The “fake it ‘til to make it” approach is an effective way to embody the persona you’d like to become, but what happens when your new self strays too far from your authentic self? In a recent interview, legendary guitarist Richie Sambora discussed how being true to their sound made Bon Jovi the success they are.
I think [our success was about] good songs and the authenticity didn’t really change. You know, you can’t all of a sudden [be] Bon Jovi and turn into f–kin’ Pink Floyd! Some bands try that and it doesn’t work. Stick to who you are and be authentic — I think that was a big part of it — and then just go out there and work.
Whether or not you realize it, you earn a reputation for behaving in a particular way. So when you start acting in a manner that is counter to this view, people question your motives, dependability, and truthfulness. This does not mean you should stop evolving and growing, just consider how you enact this change.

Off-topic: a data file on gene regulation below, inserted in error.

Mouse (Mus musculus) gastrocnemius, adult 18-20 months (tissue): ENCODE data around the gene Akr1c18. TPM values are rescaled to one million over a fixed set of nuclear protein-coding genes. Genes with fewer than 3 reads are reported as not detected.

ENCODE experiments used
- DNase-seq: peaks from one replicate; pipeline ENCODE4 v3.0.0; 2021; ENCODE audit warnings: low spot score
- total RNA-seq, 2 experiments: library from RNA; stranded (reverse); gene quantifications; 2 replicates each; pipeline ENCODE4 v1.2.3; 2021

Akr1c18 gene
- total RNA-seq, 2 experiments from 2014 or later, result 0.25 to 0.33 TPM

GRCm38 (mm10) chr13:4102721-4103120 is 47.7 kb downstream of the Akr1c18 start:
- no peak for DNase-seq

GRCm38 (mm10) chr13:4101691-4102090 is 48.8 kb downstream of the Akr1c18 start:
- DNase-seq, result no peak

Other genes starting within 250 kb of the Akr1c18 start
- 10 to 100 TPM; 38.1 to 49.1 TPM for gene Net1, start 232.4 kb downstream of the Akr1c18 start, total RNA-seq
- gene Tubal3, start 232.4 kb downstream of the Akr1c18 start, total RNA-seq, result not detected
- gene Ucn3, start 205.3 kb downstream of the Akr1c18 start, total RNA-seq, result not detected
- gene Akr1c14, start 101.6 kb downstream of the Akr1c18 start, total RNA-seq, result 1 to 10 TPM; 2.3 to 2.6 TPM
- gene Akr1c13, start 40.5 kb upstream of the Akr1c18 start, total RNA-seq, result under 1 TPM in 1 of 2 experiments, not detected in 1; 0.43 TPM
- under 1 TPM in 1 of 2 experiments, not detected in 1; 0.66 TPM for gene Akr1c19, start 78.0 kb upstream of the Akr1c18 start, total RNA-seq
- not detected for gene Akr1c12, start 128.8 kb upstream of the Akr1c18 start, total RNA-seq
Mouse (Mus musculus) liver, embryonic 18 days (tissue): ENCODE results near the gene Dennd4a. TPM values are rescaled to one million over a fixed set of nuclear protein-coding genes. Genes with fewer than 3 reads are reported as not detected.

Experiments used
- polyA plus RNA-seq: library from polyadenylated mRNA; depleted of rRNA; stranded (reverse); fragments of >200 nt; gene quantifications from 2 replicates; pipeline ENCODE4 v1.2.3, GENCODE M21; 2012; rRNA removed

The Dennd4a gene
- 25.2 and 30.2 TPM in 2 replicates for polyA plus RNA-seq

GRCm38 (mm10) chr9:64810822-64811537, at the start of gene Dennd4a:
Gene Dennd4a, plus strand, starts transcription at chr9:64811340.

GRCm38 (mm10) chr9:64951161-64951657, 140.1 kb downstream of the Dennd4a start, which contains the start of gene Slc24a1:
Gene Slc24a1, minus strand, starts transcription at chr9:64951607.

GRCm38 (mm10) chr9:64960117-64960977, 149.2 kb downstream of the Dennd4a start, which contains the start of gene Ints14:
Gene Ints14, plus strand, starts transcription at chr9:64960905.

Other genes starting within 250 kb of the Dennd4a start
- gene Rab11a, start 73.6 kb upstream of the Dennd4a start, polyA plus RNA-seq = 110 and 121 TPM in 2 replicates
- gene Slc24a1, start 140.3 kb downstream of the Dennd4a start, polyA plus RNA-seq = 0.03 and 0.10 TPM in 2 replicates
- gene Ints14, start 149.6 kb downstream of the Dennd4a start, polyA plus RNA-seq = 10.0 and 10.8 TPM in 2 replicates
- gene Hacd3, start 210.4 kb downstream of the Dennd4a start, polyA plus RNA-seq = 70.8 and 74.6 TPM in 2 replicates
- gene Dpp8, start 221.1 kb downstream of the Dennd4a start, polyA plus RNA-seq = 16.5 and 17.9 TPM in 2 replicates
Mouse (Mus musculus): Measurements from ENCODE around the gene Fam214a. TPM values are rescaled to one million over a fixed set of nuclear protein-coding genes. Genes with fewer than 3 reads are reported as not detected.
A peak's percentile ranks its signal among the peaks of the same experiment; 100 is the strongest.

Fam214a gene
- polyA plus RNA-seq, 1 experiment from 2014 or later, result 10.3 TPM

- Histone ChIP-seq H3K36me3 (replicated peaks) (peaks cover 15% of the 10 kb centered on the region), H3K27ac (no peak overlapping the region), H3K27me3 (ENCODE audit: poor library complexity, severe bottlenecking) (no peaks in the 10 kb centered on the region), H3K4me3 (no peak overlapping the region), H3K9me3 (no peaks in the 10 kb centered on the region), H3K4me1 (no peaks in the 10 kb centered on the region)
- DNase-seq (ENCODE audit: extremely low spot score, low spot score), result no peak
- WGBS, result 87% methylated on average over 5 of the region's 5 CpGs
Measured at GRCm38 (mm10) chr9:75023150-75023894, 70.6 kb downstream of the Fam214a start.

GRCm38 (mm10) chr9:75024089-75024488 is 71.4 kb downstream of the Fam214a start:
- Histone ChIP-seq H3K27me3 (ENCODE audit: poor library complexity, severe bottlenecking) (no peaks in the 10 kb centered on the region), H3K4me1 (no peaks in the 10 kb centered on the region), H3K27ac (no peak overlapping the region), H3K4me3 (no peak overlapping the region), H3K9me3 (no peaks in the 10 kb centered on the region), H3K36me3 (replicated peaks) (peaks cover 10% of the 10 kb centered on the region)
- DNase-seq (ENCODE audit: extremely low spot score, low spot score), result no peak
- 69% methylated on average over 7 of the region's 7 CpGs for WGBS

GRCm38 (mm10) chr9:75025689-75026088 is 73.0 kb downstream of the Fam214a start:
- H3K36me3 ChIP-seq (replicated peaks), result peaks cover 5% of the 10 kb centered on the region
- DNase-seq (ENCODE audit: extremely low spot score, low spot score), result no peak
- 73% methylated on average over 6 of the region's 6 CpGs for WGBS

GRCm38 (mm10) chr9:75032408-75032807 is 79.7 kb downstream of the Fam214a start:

- Start slow. Pepper in the “new” you so others don’t feel the change is drastic.
- Explain yourself. Tell people why you feel the need to make a change.
- Ask around. Once the change is in place, gauge how others perceive you.
Sambora mentioned that Bon Jovi should not turn into Pink Floyd, but wouldn’t you love to hear their rendition of Another Brick in the Wall? They simply need to do it in a style that is authentic to who they are without trying to replicate Pink Floyd’s version. You need to do the same. There’s no need to be livin’ on a prayer, just remain authentic to yourself when developing and expanding your identity.